Anton Corbijn, Alexander McQueen, London, 2007, © Anton Corbijn.
Anton Corbijn, Miles Davis, Montreal, 1985, © Anton Corbijn.
Photography Museum of Amsterdam
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Anton Corbijn - inwards and onwards
June 23-September 1, 2011
In Anton Corbijn's most recent photographic project he has aimed the camera at a few of his favourite artists — Gerhard Richter, Alexander McQueen, Richard Prince, Iggy Pop, Anselm Kiefer, Damien Hirst, Tom Waits, Peter Doig, Bruce Springsteen, Lucian Freud and Karel Appel.
Corbijn's love for the musical and creative spirits is well known. Collaborating on a short film (Some YoYo Stuff, 1993)) with artist Don van Vliet — Captain Beefheart — made his appreciation for the painter clear. The project strippinggirls which he produced with Marlene Dumas in 2000 also had an influence on his interest in the painter.
Anton Corbijn is interested in how artists struggle with the creative process: the pain and the drama of the act of creation. His monumental black-and-white portraits blend austerity and aesthetics and attract attention because of the deliberate and exacting way they capture the character of the person being portrayed. The work shows Corbijn's concentrated gaze, his feeling for wonder and his ability to empathise with another.
In spite of the styling and the apparent coolness of the images, Anton Corbijn's photos have their own unique kind of intimacy. This comes more from Corbijn's vision than from how well he is acquainted with his subject. Both the form chosen as well as the interplay of his concentrated gaze and the space that he continually allows to be determined by chance are essential to the strength of this work. In this series of portraits, Corbijn reveals an extremely personal and contemplative vision of artists which in many respects are decisive for our time and culture. The social and psychological consciousness that Corbijn reveals in these portraits draws viewers into the complexity of the creative process in an unexpected way and makes them aware of the struggle that often is linked to creation. Through this, the portraits give insight into the artists depicted as well as the creator of these intriguing photographs.
The work of Anton Corbijn has had a great influence on photography throughout his long career, especially on the use of portrait photography in international media. Even at the beginning of his career, a subtle balance could be observed between documentary work and portrait photography in his atmospheric and often melancholy black-and-white photos. His implicit blurring of the lines between various photographic genres was later widely copied worldwide.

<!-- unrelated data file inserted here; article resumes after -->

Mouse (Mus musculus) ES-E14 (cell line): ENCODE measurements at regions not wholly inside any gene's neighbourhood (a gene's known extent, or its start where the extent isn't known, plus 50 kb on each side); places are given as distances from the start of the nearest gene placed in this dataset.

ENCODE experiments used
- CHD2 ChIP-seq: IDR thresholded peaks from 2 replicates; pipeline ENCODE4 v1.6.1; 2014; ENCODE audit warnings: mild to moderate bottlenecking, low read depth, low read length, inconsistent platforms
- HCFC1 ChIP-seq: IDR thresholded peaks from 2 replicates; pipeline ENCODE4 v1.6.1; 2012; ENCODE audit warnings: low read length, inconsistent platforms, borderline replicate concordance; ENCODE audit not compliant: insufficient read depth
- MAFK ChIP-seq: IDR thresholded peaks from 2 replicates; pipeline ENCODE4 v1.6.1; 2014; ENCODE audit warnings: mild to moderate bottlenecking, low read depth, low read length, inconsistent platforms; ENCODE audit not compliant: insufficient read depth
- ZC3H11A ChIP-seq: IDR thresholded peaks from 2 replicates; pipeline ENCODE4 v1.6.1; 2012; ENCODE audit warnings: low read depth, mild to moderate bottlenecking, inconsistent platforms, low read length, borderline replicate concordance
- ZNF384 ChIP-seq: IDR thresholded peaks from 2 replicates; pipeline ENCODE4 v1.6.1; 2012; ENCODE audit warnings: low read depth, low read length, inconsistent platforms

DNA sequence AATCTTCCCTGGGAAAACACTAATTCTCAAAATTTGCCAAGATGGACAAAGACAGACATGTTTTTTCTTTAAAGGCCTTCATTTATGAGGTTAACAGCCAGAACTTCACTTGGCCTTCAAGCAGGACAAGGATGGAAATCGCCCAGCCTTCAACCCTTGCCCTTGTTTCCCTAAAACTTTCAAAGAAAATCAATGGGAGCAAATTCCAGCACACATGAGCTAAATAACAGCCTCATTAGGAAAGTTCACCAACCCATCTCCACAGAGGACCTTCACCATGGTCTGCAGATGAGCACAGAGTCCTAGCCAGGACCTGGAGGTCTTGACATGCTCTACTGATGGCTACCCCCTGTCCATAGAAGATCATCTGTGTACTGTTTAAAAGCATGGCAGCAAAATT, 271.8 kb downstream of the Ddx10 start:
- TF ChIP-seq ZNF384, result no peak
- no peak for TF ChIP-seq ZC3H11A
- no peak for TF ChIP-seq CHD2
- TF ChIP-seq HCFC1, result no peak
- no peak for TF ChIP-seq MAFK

Throughout the years, Corbijn's work has continued to be innovative. In addition to photography, he has delved into graphic design, producing music videos and, more recently, film. A decisive factor in the power of his work is that it originates from a strong personal involvement with his subject. This results in photos that differ sharply from the usual stereotypical images of celebrities. Many of Corbijn's photos are characterised by an unexpected insight into the psyche of the person being portrayed. His photos always add something extra to what already exists and is known. It is because of this that numerous photos by Corbijn have grown into internationally recognised icons over the years — world-famous photographs of stars such as David Bowie, Miles Davis, Tom Waits, Bono and Clint Eastwood. It can safely be said that entire generations worldwide have grown up with these photos.
In recent years, Anton Corbijn (Strijen, Zuid Holland, 1955) has been mainly known as the director of feature films such as Control (2007) and The American (2010). However, his love for photography has remained. During his career of more than thirty years, he has worked with countless musicians and actors and has been the 'house photographer' for bands such as U2 and Depeche Mode. Corbijn has also directed numerous music videos for Joy Division, Nirvana, Coldplay and Johnny Cash, among others. His photographic work has been exhibited in many prominent institutes and museums, from the Deichtorhallen in Hamburg to the Photographic Research Center in Boston and the Kunstmuseum in Vienna. A number of monographs of Corbijn's work have also been published.
The accompanying catalog Anton Corbijn - inwards and onwards (with an essay by Francis Hodgson) is published by Schirmer/Mosel Publishers, Munich (80 pages, 36 duotone plates, English edition,EUR 29.80).